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Learning typographic style: from discrimination to synthesis

Shumeet Baluja
Machine Vision and Applications, vol. 28, Issues 5-6 (2017), pp. 551-568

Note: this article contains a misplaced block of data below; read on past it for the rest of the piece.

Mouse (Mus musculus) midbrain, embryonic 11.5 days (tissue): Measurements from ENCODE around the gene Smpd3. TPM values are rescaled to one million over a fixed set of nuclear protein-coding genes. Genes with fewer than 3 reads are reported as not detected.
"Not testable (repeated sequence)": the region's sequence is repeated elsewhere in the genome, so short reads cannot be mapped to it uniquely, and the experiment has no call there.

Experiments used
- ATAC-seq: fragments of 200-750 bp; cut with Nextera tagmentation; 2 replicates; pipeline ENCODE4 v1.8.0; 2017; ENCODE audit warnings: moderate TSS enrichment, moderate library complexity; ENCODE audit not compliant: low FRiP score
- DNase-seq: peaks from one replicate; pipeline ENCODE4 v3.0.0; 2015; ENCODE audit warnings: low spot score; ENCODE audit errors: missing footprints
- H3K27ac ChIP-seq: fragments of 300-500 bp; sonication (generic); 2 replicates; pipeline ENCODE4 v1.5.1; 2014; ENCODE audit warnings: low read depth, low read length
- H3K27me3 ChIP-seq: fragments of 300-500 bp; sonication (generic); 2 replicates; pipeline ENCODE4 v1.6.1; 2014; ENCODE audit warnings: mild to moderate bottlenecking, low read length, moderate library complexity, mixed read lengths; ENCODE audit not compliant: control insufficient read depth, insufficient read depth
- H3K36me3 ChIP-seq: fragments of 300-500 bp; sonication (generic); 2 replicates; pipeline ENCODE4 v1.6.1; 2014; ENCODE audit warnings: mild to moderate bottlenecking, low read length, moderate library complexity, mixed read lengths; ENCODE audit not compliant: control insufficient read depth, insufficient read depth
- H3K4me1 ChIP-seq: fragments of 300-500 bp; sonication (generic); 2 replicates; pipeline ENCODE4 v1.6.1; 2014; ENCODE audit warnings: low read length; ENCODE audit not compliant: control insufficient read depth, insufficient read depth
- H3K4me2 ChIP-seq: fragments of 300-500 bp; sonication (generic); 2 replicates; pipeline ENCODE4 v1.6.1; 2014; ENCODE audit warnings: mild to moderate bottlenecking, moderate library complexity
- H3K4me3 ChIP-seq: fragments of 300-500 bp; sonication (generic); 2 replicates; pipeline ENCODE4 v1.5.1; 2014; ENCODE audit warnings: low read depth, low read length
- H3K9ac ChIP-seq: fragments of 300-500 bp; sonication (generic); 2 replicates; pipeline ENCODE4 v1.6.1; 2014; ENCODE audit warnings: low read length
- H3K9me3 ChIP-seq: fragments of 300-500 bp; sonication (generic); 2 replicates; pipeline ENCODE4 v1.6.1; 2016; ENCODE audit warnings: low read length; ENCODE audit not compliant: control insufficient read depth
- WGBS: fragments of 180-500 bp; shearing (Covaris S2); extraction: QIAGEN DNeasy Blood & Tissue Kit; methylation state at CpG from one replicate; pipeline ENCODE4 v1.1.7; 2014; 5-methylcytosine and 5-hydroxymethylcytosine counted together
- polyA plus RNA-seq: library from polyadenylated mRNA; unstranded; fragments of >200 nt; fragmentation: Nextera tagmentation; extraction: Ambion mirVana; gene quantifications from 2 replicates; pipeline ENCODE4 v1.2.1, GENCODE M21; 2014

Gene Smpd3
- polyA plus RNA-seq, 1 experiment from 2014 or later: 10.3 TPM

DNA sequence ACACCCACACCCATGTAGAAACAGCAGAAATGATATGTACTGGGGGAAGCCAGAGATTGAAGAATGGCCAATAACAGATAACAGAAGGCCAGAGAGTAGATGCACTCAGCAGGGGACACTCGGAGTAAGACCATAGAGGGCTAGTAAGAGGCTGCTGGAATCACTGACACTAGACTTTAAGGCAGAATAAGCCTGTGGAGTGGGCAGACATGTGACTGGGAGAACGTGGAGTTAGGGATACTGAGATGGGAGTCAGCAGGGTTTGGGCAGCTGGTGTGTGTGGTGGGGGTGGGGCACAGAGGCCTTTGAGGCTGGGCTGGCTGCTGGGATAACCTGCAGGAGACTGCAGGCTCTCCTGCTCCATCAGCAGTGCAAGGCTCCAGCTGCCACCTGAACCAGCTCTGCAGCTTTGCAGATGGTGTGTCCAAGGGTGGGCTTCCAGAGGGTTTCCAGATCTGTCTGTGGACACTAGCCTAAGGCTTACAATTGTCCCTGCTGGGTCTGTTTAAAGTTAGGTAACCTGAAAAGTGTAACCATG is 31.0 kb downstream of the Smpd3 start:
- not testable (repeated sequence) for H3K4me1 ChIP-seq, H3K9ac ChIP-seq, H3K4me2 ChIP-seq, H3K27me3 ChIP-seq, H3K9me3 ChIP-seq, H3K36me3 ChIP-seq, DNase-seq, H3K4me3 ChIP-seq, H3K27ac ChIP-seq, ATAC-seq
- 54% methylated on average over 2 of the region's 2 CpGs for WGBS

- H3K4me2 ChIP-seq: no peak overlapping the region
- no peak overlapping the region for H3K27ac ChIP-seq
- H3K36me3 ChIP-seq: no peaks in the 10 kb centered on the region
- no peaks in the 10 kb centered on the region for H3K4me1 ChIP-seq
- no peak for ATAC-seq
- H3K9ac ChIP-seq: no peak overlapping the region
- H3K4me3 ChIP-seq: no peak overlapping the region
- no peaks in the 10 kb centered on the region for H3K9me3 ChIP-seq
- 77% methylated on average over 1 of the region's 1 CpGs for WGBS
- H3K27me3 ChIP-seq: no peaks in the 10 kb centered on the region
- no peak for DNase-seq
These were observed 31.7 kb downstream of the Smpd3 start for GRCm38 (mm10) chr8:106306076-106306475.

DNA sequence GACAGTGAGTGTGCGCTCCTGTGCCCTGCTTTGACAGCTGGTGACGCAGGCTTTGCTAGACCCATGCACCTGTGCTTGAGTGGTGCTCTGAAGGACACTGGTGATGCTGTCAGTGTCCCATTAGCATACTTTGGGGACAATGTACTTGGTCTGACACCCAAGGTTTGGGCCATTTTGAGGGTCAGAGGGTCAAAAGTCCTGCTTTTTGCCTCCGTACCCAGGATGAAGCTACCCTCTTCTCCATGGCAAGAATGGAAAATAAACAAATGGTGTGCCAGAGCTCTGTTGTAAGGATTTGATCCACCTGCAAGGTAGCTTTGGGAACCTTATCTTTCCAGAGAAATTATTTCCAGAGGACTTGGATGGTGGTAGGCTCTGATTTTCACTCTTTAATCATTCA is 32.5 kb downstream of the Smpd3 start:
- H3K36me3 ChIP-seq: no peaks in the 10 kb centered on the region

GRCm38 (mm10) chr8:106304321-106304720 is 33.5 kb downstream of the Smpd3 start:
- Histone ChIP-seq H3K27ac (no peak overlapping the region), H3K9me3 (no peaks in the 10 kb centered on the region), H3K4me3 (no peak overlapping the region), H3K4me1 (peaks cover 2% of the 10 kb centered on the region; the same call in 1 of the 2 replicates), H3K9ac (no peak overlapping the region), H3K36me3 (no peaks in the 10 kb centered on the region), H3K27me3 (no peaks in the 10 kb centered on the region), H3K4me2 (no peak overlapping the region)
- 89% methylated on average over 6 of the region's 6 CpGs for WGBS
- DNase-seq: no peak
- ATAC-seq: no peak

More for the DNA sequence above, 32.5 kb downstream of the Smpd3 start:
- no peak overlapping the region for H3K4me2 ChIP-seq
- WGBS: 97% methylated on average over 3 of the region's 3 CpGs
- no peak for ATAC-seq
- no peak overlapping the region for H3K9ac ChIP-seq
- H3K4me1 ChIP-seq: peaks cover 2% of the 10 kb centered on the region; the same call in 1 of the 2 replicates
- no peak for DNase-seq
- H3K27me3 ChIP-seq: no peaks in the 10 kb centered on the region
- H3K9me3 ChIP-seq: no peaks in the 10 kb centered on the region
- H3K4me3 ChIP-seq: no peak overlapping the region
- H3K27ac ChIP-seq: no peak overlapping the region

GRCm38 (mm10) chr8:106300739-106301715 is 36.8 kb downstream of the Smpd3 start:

Typography is a ubiquitous art form that affects our understanding, perception and trust in what we read. Thousands of different font-faces have been created with enormous variations in the characters. In this paper, we learn the style of a font by analyzing a small subset of only four letters. From these four letters, we learn two tasks. The first is a discrimination task: given the four letters and a new candidate letter, does the new letter belong to the same font? Second, given the four basis letters, can we generate all of the other letters with the same characteristics as those in the basis set? We use deep neural networks to address both tasks, quantitatively and qualitatively measure the results in a variety of novel manners, and present a thorough investigation of the weaknesses and strengths of the approach. All of the experiments are conducted with publicly available font sets.